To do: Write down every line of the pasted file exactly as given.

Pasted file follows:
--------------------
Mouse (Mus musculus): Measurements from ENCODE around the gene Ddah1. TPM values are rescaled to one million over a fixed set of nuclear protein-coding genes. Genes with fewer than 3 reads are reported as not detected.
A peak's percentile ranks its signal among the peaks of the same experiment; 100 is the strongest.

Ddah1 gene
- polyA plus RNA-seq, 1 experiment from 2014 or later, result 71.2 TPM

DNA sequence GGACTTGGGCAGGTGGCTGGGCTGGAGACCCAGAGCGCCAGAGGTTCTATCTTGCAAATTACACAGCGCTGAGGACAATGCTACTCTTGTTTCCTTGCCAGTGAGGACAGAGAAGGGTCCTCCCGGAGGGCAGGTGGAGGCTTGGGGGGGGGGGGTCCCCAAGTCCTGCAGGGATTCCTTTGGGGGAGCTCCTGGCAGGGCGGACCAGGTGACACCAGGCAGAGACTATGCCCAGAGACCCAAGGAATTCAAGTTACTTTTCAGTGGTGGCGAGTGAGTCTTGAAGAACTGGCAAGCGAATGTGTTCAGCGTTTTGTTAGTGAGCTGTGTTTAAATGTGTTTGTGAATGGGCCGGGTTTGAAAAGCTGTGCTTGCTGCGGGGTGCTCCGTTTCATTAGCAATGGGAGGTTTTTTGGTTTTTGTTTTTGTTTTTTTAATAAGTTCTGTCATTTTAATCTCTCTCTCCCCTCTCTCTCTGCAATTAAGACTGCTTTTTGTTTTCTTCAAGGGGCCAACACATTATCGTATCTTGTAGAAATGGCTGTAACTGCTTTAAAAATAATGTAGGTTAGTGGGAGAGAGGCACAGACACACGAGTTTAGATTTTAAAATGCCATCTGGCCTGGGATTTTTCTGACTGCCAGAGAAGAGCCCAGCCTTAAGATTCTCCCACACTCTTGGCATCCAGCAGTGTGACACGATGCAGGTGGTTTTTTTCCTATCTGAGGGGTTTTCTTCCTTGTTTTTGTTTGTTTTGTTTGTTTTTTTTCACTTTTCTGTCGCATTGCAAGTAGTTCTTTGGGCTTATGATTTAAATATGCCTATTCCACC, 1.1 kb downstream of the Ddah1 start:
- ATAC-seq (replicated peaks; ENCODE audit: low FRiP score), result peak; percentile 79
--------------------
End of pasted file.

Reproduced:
Mouse (Mus musculus): Measurements from ENCODE around the gene Ddah1. TPM values are rescaled to one million over a fixed set of nuclear protein-coding genes. Genes with fewer than 3 reads are reported as not detected.
A peak's percentile ranks its signal among the peaks of the same experiment; 100 is the strongest.

Ddah1 gene
- polyA plus RNA-seq, 1 experiment from 2014 or later, result 71.2 TPM

DNA sequence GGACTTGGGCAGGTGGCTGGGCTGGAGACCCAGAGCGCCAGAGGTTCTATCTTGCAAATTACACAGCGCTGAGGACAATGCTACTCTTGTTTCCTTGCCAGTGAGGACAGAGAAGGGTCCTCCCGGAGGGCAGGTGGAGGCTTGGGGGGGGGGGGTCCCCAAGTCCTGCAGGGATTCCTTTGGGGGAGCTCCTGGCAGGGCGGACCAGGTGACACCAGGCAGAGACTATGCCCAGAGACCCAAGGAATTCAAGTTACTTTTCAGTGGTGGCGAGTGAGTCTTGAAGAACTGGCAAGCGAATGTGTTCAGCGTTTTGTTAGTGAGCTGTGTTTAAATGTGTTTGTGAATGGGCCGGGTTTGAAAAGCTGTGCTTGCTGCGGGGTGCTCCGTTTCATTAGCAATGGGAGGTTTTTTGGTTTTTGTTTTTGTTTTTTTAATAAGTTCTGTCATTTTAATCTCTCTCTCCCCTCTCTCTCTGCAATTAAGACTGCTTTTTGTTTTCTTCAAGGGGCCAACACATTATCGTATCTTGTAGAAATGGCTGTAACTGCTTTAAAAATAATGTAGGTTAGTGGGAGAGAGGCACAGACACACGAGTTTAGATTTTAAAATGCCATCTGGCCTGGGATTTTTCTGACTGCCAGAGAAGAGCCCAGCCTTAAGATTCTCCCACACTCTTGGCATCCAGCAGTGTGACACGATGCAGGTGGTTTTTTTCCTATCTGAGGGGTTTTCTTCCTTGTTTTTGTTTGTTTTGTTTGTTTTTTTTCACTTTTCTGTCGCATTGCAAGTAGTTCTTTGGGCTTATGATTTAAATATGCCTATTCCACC, 1.1 kb downstream of the Ddah1 start:
- ATAC-seq (replicated peaks; ENCODE audit: low FRiP score), result peak; percentile 79